The main objective of the ‘Carceral Archipelago’ project has been to write the history of convicts and penal colonies into global history, by synthesizing existing research on some geographical contexts with new work on others. My edited volume, A Global History of Convicts and Penal Colonies, published in May 2018 , represents an important […]

Steve Rooney

“So, can we say ‘skills’?”

  As those whose unhappy lot in life it is to have to listen to me moaning on about matters educational will know, I’m not a big fan of the term ‘skills’. Or, more precisely, I’m not a big fan about how this term is often used. I’m even less keen when it’s preceded by […]

Archive Fever at the Harry Ransom Center (HRC)

Following a research visit to the Harry Ransom Center, CWEW editor of Waugh’s Helena, Sara Haslam, reflects on her illuminating experience.     I spent two very happy weeks in the HRC archives in April 2018, working on my edition of Helena. I was unprepared for two things: firstly how much difference it would make […]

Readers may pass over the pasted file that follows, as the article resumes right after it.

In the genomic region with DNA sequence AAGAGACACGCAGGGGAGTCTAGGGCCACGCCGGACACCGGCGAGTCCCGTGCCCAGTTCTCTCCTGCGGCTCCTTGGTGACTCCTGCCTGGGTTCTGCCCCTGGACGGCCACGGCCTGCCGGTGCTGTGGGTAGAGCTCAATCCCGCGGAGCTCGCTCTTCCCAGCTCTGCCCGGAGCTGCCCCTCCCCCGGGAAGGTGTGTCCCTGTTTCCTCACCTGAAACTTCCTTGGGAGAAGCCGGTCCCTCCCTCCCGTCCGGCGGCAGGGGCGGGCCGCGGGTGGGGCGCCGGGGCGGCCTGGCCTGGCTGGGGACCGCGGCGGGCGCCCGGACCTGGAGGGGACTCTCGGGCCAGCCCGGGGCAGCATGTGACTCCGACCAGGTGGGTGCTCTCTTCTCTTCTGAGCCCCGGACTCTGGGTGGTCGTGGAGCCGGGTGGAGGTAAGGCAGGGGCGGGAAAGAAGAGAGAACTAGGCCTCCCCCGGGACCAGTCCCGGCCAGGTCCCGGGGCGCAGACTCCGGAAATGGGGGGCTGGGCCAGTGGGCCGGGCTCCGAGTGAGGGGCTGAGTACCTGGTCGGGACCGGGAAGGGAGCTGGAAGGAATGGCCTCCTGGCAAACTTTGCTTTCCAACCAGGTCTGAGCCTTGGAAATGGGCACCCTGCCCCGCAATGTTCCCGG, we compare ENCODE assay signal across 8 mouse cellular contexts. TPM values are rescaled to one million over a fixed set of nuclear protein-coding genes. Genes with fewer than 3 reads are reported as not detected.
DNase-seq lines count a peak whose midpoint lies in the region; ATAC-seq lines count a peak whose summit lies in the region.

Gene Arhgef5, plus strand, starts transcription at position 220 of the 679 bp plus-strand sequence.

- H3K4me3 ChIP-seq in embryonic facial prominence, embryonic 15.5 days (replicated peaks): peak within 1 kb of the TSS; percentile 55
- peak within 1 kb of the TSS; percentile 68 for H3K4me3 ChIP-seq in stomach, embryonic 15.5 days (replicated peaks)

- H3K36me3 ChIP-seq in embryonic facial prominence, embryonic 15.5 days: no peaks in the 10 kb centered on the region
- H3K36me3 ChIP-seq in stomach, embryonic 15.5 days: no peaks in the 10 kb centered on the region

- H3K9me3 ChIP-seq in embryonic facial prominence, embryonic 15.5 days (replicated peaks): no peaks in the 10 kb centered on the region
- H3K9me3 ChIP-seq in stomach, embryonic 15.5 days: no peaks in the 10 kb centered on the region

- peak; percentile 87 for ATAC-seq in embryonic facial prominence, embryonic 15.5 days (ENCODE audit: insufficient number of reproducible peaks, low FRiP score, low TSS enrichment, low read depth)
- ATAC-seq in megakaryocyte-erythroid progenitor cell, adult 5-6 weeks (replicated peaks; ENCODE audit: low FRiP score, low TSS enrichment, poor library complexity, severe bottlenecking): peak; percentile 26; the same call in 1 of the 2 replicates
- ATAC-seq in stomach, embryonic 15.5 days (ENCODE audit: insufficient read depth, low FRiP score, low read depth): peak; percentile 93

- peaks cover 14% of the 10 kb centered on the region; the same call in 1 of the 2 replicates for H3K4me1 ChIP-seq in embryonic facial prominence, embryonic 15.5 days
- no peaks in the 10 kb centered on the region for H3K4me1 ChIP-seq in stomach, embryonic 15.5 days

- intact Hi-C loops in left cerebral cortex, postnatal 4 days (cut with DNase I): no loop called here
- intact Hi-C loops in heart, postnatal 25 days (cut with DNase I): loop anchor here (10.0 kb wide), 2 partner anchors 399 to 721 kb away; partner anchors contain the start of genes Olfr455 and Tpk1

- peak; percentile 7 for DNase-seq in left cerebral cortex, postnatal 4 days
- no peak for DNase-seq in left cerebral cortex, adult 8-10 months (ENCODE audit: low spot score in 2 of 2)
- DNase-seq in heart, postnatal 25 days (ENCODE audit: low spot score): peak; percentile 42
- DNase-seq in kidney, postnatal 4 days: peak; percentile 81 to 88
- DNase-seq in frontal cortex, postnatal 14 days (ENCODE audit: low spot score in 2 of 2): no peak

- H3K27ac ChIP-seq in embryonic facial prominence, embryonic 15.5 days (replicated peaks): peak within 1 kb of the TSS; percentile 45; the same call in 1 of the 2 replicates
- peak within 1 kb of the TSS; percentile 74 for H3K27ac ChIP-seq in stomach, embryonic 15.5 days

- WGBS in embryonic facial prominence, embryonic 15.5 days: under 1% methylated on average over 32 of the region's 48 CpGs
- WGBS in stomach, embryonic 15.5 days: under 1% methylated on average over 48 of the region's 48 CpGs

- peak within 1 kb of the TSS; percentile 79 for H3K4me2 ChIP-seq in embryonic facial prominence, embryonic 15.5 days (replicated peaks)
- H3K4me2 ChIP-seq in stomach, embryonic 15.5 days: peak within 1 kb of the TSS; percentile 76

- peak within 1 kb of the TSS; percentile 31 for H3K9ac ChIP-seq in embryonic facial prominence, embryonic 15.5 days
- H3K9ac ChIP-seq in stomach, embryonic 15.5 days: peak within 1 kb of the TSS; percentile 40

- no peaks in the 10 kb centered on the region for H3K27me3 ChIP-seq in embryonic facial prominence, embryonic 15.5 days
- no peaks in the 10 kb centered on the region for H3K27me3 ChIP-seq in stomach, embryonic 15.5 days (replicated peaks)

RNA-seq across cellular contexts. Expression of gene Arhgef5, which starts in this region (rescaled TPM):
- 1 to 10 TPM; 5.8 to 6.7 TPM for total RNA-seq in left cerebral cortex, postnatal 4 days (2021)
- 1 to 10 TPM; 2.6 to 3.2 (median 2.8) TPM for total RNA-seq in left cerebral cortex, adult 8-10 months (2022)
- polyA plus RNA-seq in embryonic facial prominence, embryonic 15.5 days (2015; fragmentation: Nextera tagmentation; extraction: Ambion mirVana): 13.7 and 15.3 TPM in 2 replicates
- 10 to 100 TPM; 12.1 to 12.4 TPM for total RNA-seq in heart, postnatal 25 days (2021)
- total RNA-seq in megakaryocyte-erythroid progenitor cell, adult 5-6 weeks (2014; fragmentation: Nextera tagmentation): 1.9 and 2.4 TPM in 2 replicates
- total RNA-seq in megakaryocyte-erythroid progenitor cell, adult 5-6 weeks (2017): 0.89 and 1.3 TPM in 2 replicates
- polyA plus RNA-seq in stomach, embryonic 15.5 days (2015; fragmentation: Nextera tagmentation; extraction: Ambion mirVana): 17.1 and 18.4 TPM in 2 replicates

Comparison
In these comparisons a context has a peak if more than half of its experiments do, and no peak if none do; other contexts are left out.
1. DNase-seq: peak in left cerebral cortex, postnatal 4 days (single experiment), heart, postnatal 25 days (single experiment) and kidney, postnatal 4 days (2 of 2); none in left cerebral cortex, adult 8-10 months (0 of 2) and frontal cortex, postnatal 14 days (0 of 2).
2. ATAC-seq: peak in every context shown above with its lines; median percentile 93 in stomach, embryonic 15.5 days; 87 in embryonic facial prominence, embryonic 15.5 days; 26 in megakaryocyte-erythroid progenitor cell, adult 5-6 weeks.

Happy International Archives Day 2018!

The University records manager, David Jenkins, and I (Vicky Holmes, University Archivist) thought we’d take the opportunity to flag up IAD18 and explain a bit about what we do all day!   On the 9th of June 1948, the International Council on Archives was created under the auspices of the UNESCO (the United Nations Educational, Scientific […]

jbridges

Sol 2075 Organics on Mars

The latest results from analyses in the search for organics and methane on Mars have just been published by the SAM team on Mars Science Laboratory.  SAM stands for Sample Analyses at Mars, and it is a Gas Chromatography Mass Spectrometer for solid samples drilled from the Gale Crater mudstones, and a Tuneable Laser Spectrometer […]

Fight fire with fire? Managing complex contracts when the other party becomes difficult